Ted (Krashing) Krache
Name: Ted Krache
Alias: Harbor Horror/Krashing
Birth Name: Frederick V. Krache
Died: 1995-12-21 (Age:93)
Hometown: Hoquiam, Washington, USA
Boxing Record: click
Managers: Dick Large & King Vanucie
Ted Krache was the second-most popular boxer ever from the Grays Harbor area of Washington state, behind Leo Lomski. He was the brother of fellow boxers Walter and Joe. Walter was the oldest brother.
According to the January 25, 1923 Hoquiam American, Krache had been a member of his school's football, baseball and basketball teams. He became afflicted with a stomach ailment, so, upon the advice of physicians, he took up boxing as a possible cure. He joined the local Y.M.C.A. about a year earlier and "took to fisticuffs like a duck takes to water." It was at the "Y" that Dick Large first glimpsed Krache and took him under his wing. Within a few months, "he could stand the roughest handling any of the boys at the Y. Gym could mete out, and soon, his adversaries were bogging for mercy." He turned pro at about age 17. Per the same newspaper article, it was "conservatively estimated that thus far he has earned $3000 in his 21 battles, and being a main event boxer and getting a share of 40 per cent of the gate receipts" he was yielding nearly $500 per bout. And it all went into the bank, Krache said, and used to make payments on a ranch he had purchased. He did not drink or smoke. Finally, according to this article, when he was not training for a bout, he was one of the steady boom workers at the Grays Harbor Lumber Company's mills.
He had received the nickname "Krashing Krache" by Harold Olson, the sporting editor of the Aberdeen World newspaper, according to the May 10, 1923 Hoquiam American. He drew as many as 6,500 fans to watch him fight in Hoquiam--impressive, considering the Grays Harbor area had only 30,000 people in those days. Krache may have been Washington's most popular boxer during his peak in 1923 and 1924. He was known as a very aggressive, two-fisted puncher, with great stamina and courage. One criticism of him, however, is that he refused to meet African-American boxers, according to the Nov. 22, 1923 Hoquiam American. Krache's most popular opponent was Dode Bercot of Monroe, whom he faced six times. They both created one of the Pacific Northwest's most thrilling boxing rivalries.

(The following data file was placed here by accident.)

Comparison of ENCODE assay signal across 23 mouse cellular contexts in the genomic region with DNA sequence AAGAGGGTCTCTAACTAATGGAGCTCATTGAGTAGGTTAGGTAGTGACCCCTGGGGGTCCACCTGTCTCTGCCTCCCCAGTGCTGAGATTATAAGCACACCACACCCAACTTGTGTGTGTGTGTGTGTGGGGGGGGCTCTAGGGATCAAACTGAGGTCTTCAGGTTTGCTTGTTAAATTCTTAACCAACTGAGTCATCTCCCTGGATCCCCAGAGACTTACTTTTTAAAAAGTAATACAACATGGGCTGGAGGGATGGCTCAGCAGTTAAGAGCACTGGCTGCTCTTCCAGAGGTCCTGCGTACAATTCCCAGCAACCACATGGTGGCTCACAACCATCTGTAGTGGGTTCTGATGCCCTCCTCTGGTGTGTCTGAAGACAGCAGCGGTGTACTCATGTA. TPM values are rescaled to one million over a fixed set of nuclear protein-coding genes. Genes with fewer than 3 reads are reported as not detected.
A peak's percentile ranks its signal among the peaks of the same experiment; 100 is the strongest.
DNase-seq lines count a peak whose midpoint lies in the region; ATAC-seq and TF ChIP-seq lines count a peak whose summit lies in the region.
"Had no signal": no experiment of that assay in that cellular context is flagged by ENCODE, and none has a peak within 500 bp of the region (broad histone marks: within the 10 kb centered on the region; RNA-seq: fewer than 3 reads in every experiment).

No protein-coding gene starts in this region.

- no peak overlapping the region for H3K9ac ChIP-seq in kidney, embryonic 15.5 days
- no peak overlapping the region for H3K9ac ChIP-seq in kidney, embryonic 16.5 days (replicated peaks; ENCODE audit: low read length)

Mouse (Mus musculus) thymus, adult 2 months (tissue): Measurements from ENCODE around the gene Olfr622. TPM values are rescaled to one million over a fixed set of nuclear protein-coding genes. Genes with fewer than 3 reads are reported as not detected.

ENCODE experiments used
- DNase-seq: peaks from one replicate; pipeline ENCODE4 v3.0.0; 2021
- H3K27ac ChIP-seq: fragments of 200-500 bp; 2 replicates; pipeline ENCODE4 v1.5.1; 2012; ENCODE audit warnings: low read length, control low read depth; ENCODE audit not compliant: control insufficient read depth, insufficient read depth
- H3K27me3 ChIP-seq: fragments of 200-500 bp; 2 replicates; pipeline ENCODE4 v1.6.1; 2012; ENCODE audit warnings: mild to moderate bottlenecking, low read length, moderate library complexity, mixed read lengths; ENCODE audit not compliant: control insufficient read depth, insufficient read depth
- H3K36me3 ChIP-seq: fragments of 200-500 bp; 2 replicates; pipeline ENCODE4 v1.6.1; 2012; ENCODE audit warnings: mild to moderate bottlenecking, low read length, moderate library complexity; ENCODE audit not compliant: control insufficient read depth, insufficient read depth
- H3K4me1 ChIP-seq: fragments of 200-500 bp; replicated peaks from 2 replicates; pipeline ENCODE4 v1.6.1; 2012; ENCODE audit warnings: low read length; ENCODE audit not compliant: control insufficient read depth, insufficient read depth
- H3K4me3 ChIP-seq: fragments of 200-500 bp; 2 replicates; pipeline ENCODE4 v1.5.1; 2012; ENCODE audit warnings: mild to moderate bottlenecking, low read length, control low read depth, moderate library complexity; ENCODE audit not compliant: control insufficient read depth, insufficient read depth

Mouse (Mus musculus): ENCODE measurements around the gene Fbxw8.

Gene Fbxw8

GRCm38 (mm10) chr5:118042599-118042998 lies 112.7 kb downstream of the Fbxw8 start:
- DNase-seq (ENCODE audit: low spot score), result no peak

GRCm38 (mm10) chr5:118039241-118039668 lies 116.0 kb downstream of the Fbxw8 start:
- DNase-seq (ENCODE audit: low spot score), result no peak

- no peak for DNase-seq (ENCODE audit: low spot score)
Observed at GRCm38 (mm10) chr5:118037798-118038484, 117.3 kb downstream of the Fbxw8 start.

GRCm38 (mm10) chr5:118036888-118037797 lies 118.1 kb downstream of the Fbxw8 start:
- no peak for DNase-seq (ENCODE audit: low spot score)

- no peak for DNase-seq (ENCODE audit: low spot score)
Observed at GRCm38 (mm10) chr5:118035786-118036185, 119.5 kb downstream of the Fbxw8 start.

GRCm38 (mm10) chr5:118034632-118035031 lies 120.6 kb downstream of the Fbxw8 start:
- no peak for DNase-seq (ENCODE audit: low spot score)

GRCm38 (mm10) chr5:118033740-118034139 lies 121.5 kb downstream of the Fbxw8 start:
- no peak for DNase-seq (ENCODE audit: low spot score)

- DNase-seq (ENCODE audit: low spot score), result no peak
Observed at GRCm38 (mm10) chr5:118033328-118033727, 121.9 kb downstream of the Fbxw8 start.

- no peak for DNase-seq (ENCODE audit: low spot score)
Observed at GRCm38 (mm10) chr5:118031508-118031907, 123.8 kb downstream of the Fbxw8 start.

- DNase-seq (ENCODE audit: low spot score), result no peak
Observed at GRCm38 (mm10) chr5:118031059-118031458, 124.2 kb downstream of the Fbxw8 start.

According to the Dec. 14, 1935, Tacoma News Tribune, Krache had become a Grays Harbor rancher.
Sportswriter Dan Walton mentioned in his Sports-log column of Nov. 15, 1949, that Krache had visited Tacoma the previous weekend, from his home in Grays Harbor. Krache's "main sports interests now are hunting, fishing and clam digging and he manages to keep in pretty fair shape. He now weighs a bit under 160 pounds and has the frame to carry it. He is employed in a Harbor plywood factory and doing very well, thank you. Krache has a 22-year-old son who now is studying art in a Los Angeles school after four years in the Navy and a 17-year-old daughter who is going to high school." The TNT also published a current photo of Krache (attached).
According to the U.S. Census database on Ancestry.com:
- There was a Frederick Krache who was living with his wife, "Albina" and two children in Hoquiam, Washington during 1940. Frederick and "Albina" were working in a local plywood factory at the time.
- There was a Ted Krache who was living with his wife, "Alvina," and a child in Hoquiam, Washington during 1930.
According to the Washington Death Index database on Ancestry.com, there was a Frederick V. Krache who was born about 1902 and died on December 21, 1995 in Pierce County, Washington. He was a resident of Pierce County at the time.
According to the Social Security Death Index database on Ancestry.com, there was a Ted Krache who was born on October 8, 1902 and died on December 21, 1995. His last mailing address was in Hoquiam, Washington.